Number 16. Report of Lieutenant Joseph G. Strong, adjutant Twenty-eighth Iowa Infantry. NEAR Vicksburg, MISS., May 28, 1863.
DEAR SIR: It affords me great pleasure to be able to report to you the part taken by the Twenty-eighth Iowa in the battle of Port Gibson, May 1, 1863.
On the evening of April 30, we were landed on the bank of the Mississippi, and started for Port Gibson. At 1 a. M of May 1 we could hear the boom of artillery in our advance. We quickened our pace, and arrived at the foot of Thompson's Hill at sunrise. General Hovey, our DIVISION commander, rode up and said,"Boys, prepare your breakfast soon, for we go into battle in half an hour. " After breakfast we formed in line of battle on the crest of Thompson's Hill, where we remained one hour under fire. Three companies at this time (B, g, and K) supported the Thirty-fourth Indiana Infantry in a charge on a rebel battery, which was taken, together with about 300 prisoners. After this contest the regiment was reformed and ordered to the extreme left (by order of General McClernand), which was at this time vigorously attacked by the enemy. On arriving at this point, we found that the enemy had massed a large force to turn our left, among which force were two rebel (Missouri) regiments (the SECOND and FIFTH) which were placed directly in front of us. On arriving near to the point, we immediately formed the regiment in a position to meet them. After a hotly contested engagement of about two hours, the enemy fell back, and we succeeded in planting the Eighth Michigan Battery on the knoll we had held against their charge, which battery immediately commenced playing upon the enemy.
At about 4 p. m. they again appeared in force, still attempting to turn our left, but after a brisk engagement of about an hour they retired in confusion.
A company of skirmishers having been sent out to the left and front of our line, discovered a rebel battery which had command of the Port Gibson road for about three-quarters of a mile. Our artillery soon got in position and commenced shelling them. We lay in support of the batteries until they had silenced the enemy's guns. By this time it was nearly dark, and General Stevenson coming up, relieved us from our position on the left, and we rejoined our brigade, which was encamped for the night on the bloody field. Here we lay on our arms in support of the Peoria Battery during the night. I give an extract of Colonel Connell's report in regard to the conduct of the regiment:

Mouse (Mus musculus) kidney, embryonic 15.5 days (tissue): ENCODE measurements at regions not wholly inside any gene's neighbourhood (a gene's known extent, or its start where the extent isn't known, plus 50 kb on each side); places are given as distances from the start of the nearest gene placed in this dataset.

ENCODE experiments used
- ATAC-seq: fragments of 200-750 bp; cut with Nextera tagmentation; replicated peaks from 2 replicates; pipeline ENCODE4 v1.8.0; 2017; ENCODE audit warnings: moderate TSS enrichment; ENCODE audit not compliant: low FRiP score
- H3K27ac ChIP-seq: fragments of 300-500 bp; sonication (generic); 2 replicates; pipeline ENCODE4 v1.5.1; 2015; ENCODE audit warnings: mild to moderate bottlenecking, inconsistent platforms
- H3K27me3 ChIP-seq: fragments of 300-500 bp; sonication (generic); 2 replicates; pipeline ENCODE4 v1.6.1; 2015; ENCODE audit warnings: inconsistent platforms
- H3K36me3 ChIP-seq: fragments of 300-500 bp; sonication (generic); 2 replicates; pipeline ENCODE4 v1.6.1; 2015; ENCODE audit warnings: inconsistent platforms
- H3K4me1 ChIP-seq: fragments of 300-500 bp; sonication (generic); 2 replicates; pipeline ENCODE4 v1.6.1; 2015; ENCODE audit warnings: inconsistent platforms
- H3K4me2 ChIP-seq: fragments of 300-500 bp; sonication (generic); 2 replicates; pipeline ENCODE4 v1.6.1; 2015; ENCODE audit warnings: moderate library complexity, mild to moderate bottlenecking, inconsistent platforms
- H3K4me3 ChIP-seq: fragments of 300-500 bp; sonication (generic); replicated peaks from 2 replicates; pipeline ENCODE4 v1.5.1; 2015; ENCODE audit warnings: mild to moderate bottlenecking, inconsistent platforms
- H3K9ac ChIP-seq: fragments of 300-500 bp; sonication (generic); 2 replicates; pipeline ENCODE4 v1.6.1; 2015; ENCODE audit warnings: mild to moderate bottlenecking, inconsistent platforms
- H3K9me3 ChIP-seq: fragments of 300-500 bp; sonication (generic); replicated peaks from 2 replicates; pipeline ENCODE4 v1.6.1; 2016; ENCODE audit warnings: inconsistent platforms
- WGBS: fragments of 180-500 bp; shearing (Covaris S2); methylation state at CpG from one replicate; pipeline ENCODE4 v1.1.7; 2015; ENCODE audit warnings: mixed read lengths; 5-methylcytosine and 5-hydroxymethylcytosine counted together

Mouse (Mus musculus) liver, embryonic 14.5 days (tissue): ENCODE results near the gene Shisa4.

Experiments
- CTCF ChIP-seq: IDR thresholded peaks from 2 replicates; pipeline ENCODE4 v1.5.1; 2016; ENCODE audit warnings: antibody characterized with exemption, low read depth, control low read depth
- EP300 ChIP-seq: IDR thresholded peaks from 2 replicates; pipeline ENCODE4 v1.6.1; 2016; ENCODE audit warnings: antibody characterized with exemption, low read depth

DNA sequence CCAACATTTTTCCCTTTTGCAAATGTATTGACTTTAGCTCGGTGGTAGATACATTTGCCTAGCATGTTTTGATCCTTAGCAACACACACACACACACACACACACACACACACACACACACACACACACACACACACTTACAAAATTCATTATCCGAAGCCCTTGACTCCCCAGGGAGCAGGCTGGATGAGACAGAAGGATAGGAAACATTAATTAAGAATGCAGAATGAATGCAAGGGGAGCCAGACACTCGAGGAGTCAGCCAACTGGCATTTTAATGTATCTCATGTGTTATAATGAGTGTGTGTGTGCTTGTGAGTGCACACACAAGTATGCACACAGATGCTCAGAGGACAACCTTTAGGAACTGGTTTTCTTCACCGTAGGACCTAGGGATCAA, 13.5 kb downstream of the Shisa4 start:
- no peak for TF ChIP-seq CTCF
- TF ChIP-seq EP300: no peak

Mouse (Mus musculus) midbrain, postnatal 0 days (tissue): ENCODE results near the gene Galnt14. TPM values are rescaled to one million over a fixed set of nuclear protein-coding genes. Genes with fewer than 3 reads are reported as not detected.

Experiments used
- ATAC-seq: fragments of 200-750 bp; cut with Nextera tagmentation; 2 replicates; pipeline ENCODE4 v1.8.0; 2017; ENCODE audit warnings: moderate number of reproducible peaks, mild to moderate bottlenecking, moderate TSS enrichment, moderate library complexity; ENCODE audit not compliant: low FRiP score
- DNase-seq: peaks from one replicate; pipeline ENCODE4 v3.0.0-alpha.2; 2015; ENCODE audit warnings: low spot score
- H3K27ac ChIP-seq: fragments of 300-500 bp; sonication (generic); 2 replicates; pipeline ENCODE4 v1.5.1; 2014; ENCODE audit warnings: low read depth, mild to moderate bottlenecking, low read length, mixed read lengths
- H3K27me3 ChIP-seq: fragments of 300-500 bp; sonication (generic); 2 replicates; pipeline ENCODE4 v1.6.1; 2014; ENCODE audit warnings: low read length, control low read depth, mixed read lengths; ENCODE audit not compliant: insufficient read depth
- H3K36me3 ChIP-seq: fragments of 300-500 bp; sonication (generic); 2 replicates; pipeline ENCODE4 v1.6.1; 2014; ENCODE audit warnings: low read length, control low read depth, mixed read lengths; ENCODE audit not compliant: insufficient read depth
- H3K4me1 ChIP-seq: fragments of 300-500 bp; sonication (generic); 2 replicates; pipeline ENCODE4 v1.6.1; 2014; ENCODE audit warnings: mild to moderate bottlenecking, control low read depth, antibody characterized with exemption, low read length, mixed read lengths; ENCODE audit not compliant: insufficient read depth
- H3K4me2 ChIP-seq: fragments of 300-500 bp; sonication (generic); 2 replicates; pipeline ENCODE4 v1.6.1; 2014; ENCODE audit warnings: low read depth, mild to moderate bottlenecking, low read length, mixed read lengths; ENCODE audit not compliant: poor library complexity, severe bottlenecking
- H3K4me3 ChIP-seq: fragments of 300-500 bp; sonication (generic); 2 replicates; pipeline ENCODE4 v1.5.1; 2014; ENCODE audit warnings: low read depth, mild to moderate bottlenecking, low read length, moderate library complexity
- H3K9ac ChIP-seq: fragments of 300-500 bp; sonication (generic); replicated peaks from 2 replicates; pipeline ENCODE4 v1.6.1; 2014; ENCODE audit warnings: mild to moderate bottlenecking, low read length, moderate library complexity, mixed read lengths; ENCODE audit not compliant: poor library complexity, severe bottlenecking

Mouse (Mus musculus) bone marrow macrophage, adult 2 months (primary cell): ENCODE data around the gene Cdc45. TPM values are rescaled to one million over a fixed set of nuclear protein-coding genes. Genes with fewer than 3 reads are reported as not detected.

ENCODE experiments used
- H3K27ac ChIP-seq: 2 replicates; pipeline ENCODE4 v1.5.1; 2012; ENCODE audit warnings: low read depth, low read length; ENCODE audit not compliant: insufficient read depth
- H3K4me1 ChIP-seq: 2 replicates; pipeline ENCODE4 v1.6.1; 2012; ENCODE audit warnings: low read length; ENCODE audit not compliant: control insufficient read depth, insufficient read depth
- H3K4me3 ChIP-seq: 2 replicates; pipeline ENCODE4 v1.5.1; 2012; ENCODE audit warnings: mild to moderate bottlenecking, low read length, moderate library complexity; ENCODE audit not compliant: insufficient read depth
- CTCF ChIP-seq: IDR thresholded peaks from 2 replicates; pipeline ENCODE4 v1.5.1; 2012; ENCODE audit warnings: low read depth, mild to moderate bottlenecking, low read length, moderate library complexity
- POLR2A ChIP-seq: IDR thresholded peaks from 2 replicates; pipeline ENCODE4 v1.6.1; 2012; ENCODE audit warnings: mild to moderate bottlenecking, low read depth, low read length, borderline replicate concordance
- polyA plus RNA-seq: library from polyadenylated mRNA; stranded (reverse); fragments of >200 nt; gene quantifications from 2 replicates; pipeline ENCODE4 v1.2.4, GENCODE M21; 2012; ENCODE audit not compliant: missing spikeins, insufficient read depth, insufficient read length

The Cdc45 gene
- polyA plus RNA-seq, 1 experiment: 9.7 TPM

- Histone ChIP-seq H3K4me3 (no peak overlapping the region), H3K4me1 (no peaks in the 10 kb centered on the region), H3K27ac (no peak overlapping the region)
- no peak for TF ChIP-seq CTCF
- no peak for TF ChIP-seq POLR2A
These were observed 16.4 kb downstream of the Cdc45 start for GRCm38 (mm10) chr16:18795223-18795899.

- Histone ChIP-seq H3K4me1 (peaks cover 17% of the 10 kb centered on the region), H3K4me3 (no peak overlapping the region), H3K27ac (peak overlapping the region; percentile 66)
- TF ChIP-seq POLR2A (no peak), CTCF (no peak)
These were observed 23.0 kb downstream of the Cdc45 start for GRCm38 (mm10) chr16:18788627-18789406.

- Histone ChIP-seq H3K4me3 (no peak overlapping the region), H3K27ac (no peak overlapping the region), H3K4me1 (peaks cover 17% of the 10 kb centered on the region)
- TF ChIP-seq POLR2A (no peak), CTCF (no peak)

With regard to the conduct of officers and men during the action, I can only speak in terms of highest commendation. Although having marched all the day and night previous to the engagement, carrying three day's rations and 100 rounds of cartridges to the man, and having never before been under fire of the enemy, they yet fought with that fearless spirit and determination which has always characterized the American solider.
I append a list of the killed and wounded. *
Our regiment in now on duty in the rifle-pits before Vicksburg, so
you will see that I have but little time to make reports. However, I will send you a report of the part the Twenty-eighth took in the battle of Champion's Hill before long. I will only state that we lost in the
*Nominal list omitted. See p. 583.